For Linebacker-Poets, Awards Ceremony is a Jarring Hit

BEAVER FALLS, Pa.  While the attention of the college football world was focused on the Poinsettia Bowl last night, this quiet town was stuffed like a short-yardage scrum with neckless men reciting deathless verse.


“Milk Train” Crane, number 50 left.

“The Dutton-Shapiro Award is the biggest night of the year for linebacker-poets,” says Ed “Milk Train” Crane, middle linebacker on the 1965 Gator Bowl-winning Georgia Tech Yellow Jackets.  “We’re pretty much shut out of the other poetry competitions because of anti-jock prejudice.”


Shapiro:  “You think you can run on our goal-line defense, just try it.”

First established in 1974 in honor of Tommy Dutton, a two-time small-college All American linebacker at the University of Texas-El Paso, and Karl Shapiro, the fifth poet laureate of the United States, the Dutton-Shapiro Award is the highest accolade available to NCAA poet-linebackers.  Dutton felt thwarted in his literary career, producing only the classic “Here I sit all broken-hearted, paid a nickel to crap and only farted” in a locker room stall at halftime of the 1963 Weedwacker Bowl.  Shapiro was at one time a professor of English at the University of Nebraska, Lincoln, and mistakenly wandered into a football game while looking for the entrance to the school’s faculty lounge.


“Grrr!”

Linebackers are considered a transitional stage in the development of the human race from its hominid ancestors.  “They walk upright like men, and have developed sufficient analytical capacity to call defensive ‘stunts’ during their playing days,” according to Niles Haygood, a biologist.  “They are ultimately an evolutionary dead-end because helmet-to-helmet tackles destroy what limited intellectual skills they master.”


Johnson:  “The over on the Patriots-Jets is 48?  Take it!”

As versifiers, their work often recalls the Metaphysical Poets, of whom Samuel Johnson once said “The most heterogeneous ideas are yoked by violence together, as if blitzing on third down and long and becoming entangled with a left tackle who engages in illegal use of the hands.”


“To sing, to soar, and not to let the other team score!”

This year’s finalists for the award are J.T. Mack, a 240-pound junior from Georgia’s Valdosta State University who broke his school’s career tackle record this season, and Mike “Bull Dog” Adamick, a three-time All Conference outside linebacker at North Central Illinois State.  Adamick wins the coin toss and decides to go last, and Mack steps to the podium, clears his throat and begins:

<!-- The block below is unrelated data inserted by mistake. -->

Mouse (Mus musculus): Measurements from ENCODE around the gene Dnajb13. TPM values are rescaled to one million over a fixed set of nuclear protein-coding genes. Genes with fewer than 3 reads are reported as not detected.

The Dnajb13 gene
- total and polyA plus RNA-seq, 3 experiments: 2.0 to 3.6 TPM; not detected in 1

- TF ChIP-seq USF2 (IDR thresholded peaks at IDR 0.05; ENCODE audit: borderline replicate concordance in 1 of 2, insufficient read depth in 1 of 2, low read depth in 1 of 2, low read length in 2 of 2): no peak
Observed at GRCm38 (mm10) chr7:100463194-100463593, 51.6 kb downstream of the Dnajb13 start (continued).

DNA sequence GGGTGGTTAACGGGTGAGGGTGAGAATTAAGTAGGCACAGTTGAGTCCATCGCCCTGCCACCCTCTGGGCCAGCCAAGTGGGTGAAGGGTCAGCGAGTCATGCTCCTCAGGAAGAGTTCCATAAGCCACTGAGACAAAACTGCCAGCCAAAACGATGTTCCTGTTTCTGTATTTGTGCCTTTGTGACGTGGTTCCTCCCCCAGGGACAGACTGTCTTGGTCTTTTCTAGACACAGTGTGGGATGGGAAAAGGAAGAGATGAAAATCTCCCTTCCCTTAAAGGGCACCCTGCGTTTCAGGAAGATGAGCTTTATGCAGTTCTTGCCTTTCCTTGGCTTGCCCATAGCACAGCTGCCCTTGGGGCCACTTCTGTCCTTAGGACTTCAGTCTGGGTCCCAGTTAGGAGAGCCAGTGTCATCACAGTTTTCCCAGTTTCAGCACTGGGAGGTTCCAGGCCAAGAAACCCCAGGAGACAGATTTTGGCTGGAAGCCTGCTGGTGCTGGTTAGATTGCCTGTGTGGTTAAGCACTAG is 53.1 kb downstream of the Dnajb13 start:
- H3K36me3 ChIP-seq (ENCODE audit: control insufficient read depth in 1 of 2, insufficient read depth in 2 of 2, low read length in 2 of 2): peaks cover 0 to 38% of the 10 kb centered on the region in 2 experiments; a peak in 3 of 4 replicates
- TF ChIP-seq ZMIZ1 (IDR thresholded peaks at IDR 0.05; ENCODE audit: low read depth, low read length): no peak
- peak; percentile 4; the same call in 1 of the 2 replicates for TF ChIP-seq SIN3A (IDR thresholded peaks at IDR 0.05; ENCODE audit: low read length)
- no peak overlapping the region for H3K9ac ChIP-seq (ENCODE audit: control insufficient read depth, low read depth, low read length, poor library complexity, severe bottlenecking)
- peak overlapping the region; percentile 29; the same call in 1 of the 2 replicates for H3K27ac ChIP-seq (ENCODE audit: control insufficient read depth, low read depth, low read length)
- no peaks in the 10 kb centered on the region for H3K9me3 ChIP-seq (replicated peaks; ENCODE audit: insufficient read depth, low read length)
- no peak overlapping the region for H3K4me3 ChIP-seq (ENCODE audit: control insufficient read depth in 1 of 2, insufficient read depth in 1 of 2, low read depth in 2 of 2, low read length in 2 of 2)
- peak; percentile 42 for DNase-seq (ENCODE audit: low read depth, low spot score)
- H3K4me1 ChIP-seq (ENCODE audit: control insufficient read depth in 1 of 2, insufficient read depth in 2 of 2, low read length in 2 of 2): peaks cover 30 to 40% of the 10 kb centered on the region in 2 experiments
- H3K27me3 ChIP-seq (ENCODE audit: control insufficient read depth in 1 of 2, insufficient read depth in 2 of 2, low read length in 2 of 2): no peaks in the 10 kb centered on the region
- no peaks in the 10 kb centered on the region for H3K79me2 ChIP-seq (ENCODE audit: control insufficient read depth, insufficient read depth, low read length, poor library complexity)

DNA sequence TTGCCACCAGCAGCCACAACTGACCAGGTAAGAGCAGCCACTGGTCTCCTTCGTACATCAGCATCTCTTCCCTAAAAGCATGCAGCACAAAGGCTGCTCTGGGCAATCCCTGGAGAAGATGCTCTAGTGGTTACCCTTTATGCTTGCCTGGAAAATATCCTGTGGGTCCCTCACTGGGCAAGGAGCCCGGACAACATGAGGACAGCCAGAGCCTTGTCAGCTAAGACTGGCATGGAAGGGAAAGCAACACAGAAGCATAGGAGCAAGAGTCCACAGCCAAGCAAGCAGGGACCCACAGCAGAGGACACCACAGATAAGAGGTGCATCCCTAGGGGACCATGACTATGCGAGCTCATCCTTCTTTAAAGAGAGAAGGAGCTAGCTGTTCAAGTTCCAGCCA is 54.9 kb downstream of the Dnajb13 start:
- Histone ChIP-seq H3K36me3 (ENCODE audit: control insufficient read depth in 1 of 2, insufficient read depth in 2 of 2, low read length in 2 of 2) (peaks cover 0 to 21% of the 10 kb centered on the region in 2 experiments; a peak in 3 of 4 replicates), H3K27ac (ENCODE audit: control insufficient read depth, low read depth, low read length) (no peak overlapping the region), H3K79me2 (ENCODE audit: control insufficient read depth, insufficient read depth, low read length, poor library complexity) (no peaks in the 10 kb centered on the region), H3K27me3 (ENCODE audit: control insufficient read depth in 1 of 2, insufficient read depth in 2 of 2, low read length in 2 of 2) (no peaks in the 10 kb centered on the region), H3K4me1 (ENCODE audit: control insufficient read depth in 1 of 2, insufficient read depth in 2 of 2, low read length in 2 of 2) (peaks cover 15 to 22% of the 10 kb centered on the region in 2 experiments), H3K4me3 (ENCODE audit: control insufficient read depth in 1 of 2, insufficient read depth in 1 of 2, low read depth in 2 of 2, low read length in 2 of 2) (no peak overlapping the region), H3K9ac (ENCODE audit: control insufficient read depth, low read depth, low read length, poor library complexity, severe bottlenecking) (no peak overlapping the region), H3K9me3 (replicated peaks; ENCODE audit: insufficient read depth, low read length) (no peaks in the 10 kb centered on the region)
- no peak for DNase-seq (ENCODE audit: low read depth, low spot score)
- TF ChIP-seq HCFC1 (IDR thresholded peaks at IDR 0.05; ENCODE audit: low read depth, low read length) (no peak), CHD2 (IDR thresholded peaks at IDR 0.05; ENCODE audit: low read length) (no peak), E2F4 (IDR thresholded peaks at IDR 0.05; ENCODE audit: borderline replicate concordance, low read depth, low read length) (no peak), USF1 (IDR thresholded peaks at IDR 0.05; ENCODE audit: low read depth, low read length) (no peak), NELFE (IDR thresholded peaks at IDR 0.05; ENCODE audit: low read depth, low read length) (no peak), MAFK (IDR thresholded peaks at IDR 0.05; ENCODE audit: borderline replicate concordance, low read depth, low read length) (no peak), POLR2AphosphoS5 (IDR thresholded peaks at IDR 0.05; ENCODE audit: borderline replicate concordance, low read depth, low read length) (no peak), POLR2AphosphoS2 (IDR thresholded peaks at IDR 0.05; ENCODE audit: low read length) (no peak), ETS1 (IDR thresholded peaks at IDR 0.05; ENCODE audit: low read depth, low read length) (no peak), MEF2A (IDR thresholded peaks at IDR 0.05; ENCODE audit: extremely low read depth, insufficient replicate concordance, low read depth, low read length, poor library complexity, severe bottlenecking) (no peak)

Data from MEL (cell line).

You came through the 2 hole–I’d blitzed and expected you there.
A pulling guard cut down my legs, and all that I could do
Was take you down by might or main, by means foul or fair.
I stuck my helmet into your shoe, and saw stars of red and blue.

“That’s the stuff,” Milk Train Crane murmurs from his seat in the back row, “vivid imagery, you know he’s been hit hard in the head a few times.”

The applause from the assembled audience of retired linebackers is polite but still reserved, knowing they must hear the second half of the contest before rendering judgment.

Adamick removes his poem from the inner pocket of his sports jacket, fiddles nervously with his tie for a moment, then plunges ahead as if shooting the gap to disrupt an option quarterback in a wishbone-offense.

It was a stunt, a shunt to the left, designed
to force a three-and-out, and make you punt.
We played to stuff the run, you passed from the shotgun,
and all our best-laid game plan was thwarted, undone.

A hush descends on the crowd, then a few gasps of appreciation are heard, building into an ovation, the hobbled knees of the men slowly hoisting them out of their chairs and onto their feet.

“I believe we have a winner,” says Earl “Bud” McAdam, a man credited with inventing the position of linebacker-poet with the Duluth Eskimos, an early professional team.  “Rarely have I heard a work that so deftly combines the poet’s craft and the repeated blunt trauma to the head that is the linebacker’s lot in life.”

Available in print and Kindle formats on amazon.com as part of the collection “poetry is kind of important.”

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